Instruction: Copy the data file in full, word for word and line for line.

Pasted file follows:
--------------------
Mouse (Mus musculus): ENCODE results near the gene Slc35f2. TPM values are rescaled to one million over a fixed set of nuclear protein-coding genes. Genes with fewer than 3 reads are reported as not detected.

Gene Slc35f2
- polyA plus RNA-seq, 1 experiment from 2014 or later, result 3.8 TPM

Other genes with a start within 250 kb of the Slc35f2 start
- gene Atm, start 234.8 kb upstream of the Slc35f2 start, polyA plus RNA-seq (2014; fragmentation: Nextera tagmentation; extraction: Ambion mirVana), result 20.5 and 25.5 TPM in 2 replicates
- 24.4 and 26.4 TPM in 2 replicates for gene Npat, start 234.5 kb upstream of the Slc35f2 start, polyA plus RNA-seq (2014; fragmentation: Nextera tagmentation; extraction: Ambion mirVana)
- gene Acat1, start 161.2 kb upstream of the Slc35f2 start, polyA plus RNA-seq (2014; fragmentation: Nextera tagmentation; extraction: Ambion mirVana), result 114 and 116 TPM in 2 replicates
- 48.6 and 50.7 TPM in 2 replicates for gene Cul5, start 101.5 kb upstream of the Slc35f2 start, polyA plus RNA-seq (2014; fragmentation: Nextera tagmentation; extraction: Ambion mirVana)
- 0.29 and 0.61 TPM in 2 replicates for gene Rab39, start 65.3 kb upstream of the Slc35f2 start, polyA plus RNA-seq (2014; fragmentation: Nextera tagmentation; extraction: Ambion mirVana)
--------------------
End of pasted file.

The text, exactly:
Mouse (Mus musculus): ENCODE results near the gene Slc35f2. TPM values are rescaled to one million over a fixed set of nuclear protein-coding genes. Genes with fewer than 3 reads are reported as not detected.

Gene Slc35f2
- polyA plus RNA-seq, 1 experiment from 2014 or later, result 3.8 TPM

Other genes with a start within 250 kb of the Slc35f2 start
- gene Atm, start 234.8 kb upstream of the Slc35f2 start, polyA plus RNA-seq (2014; fragmentation: Nextera tagmentation; extraction: Ambion mirVana), result 20.5 and 25.5 TPM in 2 replicates
- 24.4 and 26.4 TPM in 2 replicates for gene Npat, start 234.5 kb upstream of the Slc35f2 start, polyA plus RNA-seq (2014; fragmentation: Nextera tagmentation; extraction: Ambion mirVana)
- gene Acat1, start 161.2 kb upstream of the Slc35f2 start, polyA plus RNA-seq (2014; fragmentation: Nextera tagmentation; extraction: Ambion mirVana), result 114 and 116 TPM in 2 replicates
- 48.6 and 50.7 TPM in 2 replicates for gene Cul5, start 101.5 kb upstream of the Slc35f2 start, polyA plus RNA-seq (2014; fragmentation: Nextera tagmentation; extraction: Ambion mirVana)
- 0.29 and 0.61 TPM in 2 replicates for gene Rab39, start 65.3 kb upstream of the Slc35f2 start, polyA plus RNA-seq (2014; fragmentation: Nextera tagmentation; extraction: Ambion mirVana)